Feb 2023 Member Spotlight: Women’s Community Revitalization Project

We spoke with Nora Lichtash at Women’s Community Revitalization Project (WCRP):

Tell us about how you got your start at the Women’s Community Revitalization Project:

I was working at the Women’s Program at Lutheran Settlement House and was part of a committee to explore how women in Kensington could benefit from resources from a successful CRA (community reinvestment act) challenge. The work of that committee led to the founding of WCRP. I started as a WCRP volunteer and then became co-director of the new organization. In 1991, I became the Executive Director and have kept that role since that time.  It was an exciting time and it was revolutionary for women to be driving real estate development for the benefit of women and our families.

What do you love most about the work you and your colleagues do?

I love that we have joined with people most affected by the affordable housing crisis to create real and lasting solutions. Together, we have a passion for building leadership and power leading to systemic change while we simultaneously build housing and provide concrete services that immediately improve the lives of our constituents.  

What would you like young people and others in the community to know about this program?

People most affected by an issue are most likely to identify creative, just and equitable solutions.  They must be part of any effort to win social and economic justice.

What advice would you give to someone who wants to enter into the type of work and programming you do?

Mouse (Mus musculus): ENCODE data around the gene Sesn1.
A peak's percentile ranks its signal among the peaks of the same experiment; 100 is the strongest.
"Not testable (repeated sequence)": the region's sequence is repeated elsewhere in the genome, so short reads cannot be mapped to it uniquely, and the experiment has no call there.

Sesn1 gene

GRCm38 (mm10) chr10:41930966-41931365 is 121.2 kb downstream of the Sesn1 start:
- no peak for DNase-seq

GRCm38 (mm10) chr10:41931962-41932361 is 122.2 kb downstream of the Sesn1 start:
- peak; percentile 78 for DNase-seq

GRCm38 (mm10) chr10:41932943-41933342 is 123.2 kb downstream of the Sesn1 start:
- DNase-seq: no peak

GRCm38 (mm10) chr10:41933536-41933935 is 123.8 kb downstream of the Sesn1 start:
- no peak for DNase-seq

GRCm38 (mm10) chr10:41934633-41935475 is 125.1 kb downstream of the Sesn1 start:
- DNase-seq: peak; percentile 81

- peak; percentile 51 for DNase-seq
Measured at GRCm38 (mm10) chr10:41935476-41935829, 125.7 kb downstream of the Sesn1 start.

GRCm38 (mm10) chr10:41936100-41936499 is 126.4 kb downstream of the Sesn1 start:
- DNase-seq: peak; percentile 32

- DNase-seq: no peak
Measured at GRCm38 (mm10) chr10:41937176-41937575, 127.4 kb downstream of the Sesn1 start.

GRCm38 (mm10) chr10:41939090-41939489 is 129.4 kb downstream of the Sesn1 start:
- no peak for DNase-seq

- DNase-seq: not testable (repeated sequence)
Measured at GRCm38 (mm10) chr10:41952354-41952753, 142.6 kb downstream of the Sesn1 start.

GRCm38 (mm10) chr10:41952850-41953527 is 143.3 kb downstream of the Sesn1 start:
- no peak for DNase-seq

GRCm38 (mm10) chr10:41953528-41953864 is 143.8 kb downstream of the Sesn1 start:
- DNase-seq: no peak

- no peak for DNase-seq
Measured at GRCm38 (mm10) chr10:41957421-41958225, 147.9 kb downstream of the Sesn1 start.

The work WCRP does requires a broad range of talents and offers differing opportunities for professional growth (for instance, real estate development, community organizing, and case management) united by a common purpose. A first step might be to volunteer with organizations to see not only what kind of work you might like to do, but what kind of organizational culture is a match.

What’s on the horizon for your org? What are you excited about in the future?

WCRP continues to grow. We’re currently working on 90 new permanently affordable rental homes, organizing 74 citywide organizations to fight for affordable housing justice, and are supporting almost 350 low-income tenant families to increase their social and economic well-being. We’re excited to be expanding our housing, organizing, and services into South and West Philadelphia.

Our partners, constituents and community members know that WCRP does what we say we are going to do.

“At WCRP, I learned that I matter and that what I say matters.”

– WCRP Board Chair, Staci Moore who joined WCRP as a formerly homeless, single mother